Different Dialects for Translation for Spanish Speaking Immigrants

Spanish is used by about 437 million people which makes it the world’s second most spoken native language after Mandarin Chinese. Twenty one countries list Spanish as their national language. Most Spanish speakers live in Central and South America (Mexico alone has a population of 100 million!). No wonder it’s so important to provide proper translation for Spanish speaking immigrants.

However, each Spanish-speaking country or region has its own variant of this language. It is important to know there are different types of Spanish in order to resonate with your target audience. If you want to reach customers from places like Argentina, Spain, or Costa Rica,  you will need to take into account these variations.

For example, the word “computer” in Spain translates to “ordenador” while in Latin American countries it is “computadora.” The computer mouse in Spain is “ratón” (Spanish word for mouse), whereas in Latin America it is simply referred to as “mouse.”

From a grammatical point of view, the obvious difference between Spanish in Spain and in Latin America is with the use of the “you” pronouns: people in Spain use the informal pronouns “Tú” (singular) and “Vosotros” (plural) but not the speakers in Latin American countries. Instead they use pronouns “Usted” and “Ustedes” whereas in Spain these pronouns are reserved for formal situations.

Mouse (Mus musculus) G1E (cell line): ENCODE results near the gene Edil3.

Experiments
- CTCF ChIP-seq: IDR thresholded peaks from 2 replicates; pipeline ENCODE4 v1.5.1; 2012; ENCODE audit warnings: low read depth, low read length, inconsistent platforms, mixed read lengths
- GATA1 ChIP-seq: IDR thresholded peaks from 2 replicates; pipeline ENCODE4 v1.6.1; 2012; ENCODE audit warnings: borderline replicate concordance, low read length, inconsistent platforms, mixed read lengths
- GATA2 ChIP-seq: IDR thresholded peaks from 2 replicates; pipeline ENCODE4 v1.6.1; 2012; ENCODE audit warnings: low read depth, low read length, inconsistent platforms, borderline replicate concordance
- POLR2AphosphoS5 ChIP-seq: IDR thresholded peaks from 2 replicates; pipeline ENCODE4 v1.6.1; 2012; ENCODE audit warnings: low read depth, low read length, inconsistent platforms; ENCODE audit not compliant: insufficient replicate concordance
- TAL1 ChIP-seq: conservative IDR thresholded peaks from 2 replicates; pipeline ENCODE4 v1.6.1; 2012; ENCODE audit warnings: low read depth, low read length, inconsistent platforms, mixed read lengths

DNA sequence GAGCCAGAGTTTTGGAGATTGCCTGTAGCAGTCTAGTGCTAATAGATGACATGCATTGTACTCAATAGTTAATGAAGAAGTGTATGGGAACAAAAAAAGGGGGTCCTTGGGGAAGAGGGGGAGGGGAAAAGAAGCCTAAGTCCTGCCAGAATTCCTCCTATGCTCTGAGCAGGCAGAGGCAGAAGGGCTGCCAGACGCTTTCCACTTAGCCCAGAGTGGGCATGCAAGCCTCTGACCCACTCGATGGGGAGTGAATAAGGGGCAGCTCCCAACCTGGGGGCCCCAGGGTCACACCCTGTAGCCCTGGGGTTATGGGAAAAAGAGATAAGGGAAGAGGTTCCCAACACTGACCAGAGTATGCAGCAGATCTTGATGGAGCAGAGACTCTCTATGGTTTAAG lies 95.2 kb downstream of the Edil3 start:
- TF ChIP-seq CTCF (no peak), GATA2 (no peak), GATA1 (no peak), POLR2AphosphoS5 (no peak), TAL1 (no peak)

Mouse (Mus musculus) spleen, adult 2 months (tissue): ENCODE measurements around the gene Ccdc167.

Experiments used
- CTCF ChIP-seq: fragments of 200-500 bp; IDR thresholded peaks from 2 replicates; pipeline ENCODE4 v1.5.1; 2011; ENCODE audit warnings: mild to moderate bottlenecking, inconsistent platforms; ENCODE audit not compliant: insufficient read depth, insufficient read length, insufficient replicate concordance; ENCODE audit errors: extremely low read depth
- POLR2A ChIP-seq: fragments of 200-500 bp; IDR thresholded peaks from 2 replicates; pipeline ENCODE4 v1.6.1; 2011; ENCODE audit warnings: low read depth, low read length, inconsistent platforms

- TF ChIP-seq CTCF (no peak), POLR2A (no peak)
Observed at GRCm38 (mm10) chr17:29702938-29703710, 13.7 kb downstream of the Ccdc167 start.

Of course the same is true for many other languages, not just Spanish. In the US we live in apartments, take an elevator, and use flashlights whereas the British live in flats, take a lift, and use a torch. Some words however, can cause quite a stir when pitched at the wrong target audience.

A few years back an American pizza chain rolled out a new jalapeño and pepperoni pizza called “La Chingona” which, at best means “badass” but also has a more common connotation that is sexually explicit in Mexican culture. Almost a quarter of chain restaurants refused to sell the pizza because of this connotation. Spanish radio stations pulled the commercials off the air while others blipped the name throughout the duration of the commercial. To address this, the company did a little bit of self-censorship and changed the name by calling it “La Ch!#gona” in some print ads.

All that trouble could have been avoided if the marketing team reached out to localization experts!

In other words – make sure your content is translated and localized to the Spanish (or any other language) spoken by the customers you want to reach.

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